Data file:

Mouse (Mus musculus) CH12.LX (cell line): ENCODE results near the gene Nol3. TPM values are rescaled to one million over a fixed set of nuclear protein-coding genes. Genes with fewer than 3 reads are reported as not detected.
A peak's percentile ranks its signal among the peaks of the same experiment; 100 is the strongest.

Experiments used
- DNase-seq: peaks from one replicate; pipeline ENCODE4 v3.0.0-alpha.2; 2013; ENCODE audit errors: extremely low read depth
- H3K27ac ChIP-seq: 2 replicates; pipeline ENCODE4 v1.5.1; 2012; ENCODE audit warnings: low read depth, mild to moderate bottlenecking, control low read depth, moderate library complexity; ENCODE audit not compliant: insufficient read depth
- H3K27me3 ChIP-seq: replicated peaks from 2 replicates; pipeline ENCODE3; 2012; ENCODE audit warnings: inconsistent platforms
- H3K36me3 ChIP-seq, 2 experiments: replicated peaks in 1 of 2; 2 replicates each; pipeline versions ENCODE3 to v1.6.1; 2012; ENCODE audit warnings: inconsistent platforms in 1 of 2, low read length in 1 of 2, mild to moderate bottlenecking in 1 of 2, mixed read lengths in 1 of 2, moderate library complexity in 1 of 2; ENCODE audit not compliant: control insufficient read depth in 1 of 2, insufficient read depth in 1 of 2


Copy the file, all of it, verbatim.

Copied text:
Mouse (Mus musculus) CH12.LX (cell line): ENCODE results near the gene Nol3. TPM values are rescaled to one million over a fixed set of nuclear protein-coding genes. Genes with fewer than 3 reads are reported as not detected.
A peak's percentile ranks its signal among the peaks of the same experiment; 100 is the strongest.

Experiments used
- DNase-seq: peaks from one replicate; pipeline ENCODE4 v3.0.0-alpha.2; 2013; ENCODE audit errors: extremely low read depth
- H3K27ac ChIP-seq: 2 replicates; pipeline ENCODE4 v1.5.1; 2012; ENCODE audit warnings: low read depth, mild to moderate bottlenecking, control low read depth, moderate library complexity; ENCODE audit not compliant: insufficient read depth
- H3K27me3 ChIP-seq: replicated peaks from 2 replicates; pipeline ENCODE3; 2012; ENCODE audit warnings: inconsistent platforms
- H3K36me3 ChIP-seq, 2 experiments: replicated peaks in 1 of 2; 2 replicates each; pipeline versions ENCODE3 to v1.6.1; 2012; ENCODE audit warnings: inconsistent platforms in 1 of 2, low read length in 1 of 2, mild to moderate bottlenecking in 1 of 2, mixed read lengths in 1 of 2, moderate library complexity in 1 of 2; ENCODE audit not compliant: control insufficient read depth in 1 of 2, insufficient read depth in 1 of 2